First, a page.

Surfactant-mediated amyloidogenesis behavior of stem bromelain; a biophysical insight

Zaman, M. and Zakariya, S.M. and Nusrat, S. and Khan, M.V. and Qadeer, A. and Ajmal, M.R. and Khan, R.H. (2017) Surfactant-mediated amyloidogenesis behavior of stem bromelain; a biophysical insight. Journal of Biomolecular Structure and Dynamics, 35 (7). pp. 1407-1419. ISSN 7391102

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Official URL: http://www.tandfonline.com/doi/abs/10.1080/0739110...

Abstract

Neurodegenerative disorders are mainly associated with amyloid fibril formation of different proteins. Stem bromelain (SB), a cysteine protease, is known to exist as a molten globule state at pH 10.0. It passes through the identical surrounding (pH 10.0) in the gut epithelium of intestine upon oral administration. Protein–surfactant complexes are widely employed as drug carriers, so the nature of surfactant toward protein is of great interest. The present work describes the effect of cationic surfactants (CTAB & DTAB) and their hydrophobic behavior toward amyloidogenesis behavior of SB at pH 10.0. Multiple approaches including light scattering, far UV-CD, turbidity measurements, and dye binding assay (ThT, Congo red and ANS) were performed to measure the aggregation propensity of SB. Further, we monitored the hydrodynamic radii of aggregates formed using dynamic light scattering technique. Structure of fibrils was also visualized through fluorescence microscopy as well as TEM. At pH 10.0, low concentration of CTAB (0–200 μM) induced amyloid formation in SB as evident from a prominent increase in turbidity and light scattering, gain in β-sheet content, and enhanced ThT fluorescence intensity. However, further increase in CTAB concentration suppressed the fibrillation phenomenon. In contrast, DTAB did not induce fibril formation at any concentration used (0–500 μM) due to lower hydrophobicity. Net negative charge developed on protein at high pH (10.0) might have facilitated amyloid formation at low concentration of cationic surfactant (CTAB) due to electrostatic and hydrophobic interactions.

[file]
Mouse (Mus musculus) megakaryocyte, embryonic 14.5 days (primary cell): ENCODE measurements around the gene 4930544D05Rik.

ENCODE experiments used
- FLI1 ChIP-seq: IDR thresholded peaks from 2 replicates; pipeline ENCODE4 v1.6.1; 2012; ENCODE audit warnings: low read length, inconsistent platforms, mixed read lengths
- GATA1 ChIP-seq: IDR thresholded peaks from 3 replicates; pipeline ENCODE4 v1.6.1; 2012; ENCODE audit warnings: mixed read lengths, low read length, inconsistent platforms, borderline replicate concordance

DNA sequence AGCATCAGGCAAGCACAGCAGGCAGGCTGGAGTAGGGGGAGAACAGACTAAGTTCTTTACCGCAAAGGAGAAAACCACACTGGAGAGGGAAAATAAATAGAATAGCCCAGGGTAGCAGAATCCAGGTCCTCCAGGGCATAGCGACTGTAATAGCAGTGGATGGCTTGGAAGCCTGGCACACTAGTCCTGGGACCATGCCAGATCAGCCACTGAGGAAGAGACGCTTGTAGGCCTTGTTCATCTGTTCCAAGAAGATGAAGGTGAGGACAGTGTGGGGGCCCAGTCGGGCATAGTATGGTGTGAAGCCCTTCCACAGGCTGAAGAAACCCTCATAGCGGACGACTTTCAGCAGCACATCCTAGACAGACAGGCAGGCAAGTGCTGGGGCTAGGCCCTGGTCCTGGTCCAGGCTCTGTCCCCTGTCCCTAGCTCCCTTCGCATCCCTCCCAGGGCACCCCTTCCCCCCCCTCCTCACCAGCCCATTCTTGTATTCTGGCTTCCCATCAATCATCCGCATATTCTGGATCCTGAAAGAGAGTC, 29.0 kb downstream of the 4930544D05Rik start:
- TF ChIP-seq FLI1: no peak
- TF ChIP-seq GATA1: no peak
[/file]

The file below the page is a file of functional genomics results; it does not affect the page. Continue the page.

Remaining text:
Item Type: Article
Uncontrolled Keywords: amyloid formation; CTAB; DTAB; stem bromelain
Divisions: Centres > Interdisciplinary Biotechnology Unit
Depositing User: AMU Library
Date Deposited: 08 Feb 2018 06:10
Last Modified: 08 Feb 2018 06:44
URI: http://ir.amu.ac.in/id/eprint/11238

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